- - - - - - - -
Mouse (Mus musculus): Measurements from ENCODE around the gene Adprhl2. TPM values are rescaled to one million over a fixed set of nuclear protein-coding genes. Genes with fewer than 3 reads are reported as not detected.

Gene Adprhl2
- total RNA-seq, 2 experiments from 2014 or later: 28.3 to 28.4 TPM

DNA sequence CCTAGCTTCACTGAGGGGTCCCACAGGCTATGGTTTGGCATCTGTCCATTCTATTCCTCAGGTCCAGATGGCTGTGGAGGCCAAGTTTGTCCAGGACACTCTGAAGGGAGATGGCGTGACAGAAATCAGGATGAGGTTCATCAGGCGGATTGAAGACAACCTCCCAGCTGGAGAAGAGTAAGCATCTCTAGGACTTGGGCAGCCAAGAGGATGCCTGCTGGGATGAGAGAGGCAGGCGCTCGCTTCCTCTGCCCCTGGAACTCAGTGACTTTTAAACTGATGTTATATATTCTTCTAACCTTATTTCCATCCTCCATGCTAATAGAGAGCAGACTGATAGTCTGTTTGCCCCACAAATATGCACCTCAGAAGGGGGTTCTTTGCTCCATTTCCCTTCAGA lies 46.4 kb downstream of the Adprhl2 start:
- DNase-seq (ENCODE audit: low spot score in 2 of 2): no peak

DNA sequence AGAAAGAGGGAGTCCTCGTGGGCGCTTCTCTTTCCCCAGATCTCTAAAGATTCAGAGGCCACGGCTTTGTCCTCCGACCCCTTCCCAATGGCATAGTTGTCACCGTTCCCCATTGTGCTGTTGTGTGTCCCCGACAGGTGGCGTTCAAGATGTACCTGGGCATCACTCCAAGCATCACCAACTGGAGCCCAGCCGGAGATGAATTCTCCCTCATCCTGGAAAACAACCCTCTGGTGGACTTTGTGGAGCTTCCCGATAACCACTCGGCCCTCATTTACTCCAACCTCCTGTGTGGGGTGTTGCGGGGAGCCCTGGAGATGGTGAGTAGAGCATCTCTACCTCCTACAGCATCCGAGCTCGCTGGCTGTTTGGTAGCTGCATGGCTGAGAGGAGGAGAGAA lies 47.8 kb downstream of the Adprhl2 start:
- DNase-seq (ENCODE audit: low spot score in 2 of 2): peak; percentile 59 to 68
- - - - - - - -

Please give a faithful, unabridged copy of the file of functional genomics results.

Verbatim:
Mouse (Mus musculus): Measurements from ENCODE around the gene Adprhl2. TPM values are rescaled to one million over a fixed set of nuclear protein-coding genes. Genes with fewer than 3 reads are reported as not detected.

Gene Adprhl2
- total RNA-seq, 2 experiments from 2014 or later: 28.3 to 28.4 TPM

DNA sequence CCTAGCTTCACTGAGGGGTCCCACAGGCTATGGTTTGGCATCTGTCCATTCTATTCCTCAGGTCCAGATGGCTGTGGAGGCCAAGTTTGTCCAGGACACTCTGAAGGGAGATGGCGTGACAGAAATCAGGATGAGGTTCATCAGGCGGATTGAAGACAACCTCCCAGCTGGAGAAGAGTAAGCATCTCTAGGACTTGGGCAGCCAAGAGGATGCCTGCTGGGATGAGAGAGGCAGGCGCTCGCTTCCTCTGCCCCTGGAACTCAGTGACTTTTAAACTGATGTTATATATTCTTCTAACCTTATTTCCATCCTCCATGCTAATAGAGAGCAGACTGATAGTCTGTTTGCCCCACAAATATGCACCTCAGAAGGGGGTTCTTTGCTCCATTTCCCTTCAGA lies 46.4 kb downstream of the Adprhl2 start:
- DNase-seq (ENCODE audit: low spot score in 2 of 2): no peak

DNA sequence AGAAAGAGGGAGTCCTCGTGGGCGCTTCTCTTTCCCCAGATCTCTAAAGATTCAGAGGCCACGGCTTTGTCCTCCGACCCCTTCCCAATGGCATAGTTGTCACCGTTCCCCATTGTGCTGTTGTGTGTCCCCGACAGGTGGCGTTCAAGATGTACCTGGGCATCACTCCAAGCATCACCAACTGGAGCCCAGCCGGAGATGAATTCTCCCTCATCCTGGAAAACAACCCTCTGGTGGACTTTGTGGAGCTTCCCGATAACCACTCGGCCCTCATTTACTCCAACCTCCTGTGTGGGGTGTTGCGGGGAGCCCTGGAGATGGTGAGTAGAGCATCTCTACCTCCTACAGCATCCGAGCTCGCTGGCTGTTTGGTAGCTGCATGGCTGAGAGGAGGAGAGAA lies 47.8 kb downstream of the Adprhl2 start:
- DNase-seq (ENCODE audit: low spot score in 2 of 2): peak; percentile 59 to 68